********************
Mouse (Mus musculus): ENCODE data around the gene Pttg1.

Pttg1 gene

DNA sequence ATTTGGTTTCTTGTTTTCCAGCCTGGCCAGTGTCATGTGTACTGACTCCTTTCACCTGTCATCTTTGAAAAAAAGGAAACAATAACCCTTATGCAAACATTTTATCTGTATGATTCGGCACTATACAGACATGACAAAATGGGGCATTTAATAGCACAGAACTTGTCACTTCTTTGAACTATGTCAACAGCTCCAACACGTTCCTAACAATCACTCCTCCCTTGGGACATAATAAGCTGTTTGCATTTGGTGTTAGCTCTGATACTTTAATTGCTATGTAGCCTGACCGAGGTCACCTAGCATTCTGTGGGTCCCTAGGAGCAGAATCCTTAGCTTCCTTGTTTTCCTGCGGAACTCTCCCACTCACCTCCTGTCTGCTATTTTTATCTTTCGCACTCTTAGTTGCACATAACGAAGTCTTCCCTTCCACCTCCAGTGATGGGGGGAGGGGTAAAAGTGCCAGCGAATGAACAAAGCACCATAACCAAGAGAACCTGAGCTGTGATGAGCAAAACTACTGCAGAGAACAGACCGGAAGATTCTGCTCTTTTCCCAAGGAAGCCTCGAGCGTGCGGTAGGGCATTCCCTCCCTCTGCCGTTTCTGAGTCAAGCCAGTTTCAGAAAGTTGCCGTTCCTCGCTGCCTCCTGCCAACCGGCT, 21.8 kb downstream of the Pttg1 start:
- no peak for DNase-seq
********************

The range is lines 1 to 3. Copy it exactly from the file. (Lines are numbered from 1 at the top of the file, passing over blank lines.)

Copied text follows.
Mouse (Mus musculus): ENCODE data around the gene Pttg1.

Pttg1 gene

DNA sequence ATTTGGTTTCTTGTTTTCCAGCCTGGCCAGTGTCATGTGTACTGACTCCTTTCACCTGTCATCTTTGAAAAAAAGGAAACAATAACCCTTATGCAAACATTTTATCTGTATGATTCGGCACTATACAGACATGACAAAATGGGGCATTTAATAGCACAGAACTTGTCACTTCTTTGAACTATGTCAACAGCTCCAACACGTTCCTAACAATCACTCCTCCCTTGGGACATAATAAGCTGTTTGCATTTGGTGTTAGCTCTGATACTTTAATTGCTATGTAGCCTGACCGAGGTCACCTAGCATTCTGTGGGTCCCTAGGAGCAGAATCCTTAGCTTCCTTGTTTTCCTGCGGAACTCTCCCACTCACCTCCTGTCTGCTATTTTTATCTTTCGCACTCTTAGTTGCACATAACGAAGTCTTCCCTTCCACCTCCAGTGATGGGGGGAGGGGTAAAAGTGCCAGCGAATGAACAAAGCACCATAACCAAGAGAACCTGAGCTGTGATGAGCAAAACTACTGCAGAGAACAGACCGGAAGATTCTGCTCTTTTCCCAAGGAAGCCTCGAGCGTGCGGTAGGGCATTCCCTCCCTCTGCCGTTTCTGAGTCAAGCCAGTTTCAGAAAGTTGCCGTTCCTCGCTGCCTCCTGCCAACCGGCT, 21.8 kb downstream of the Pttg1 start: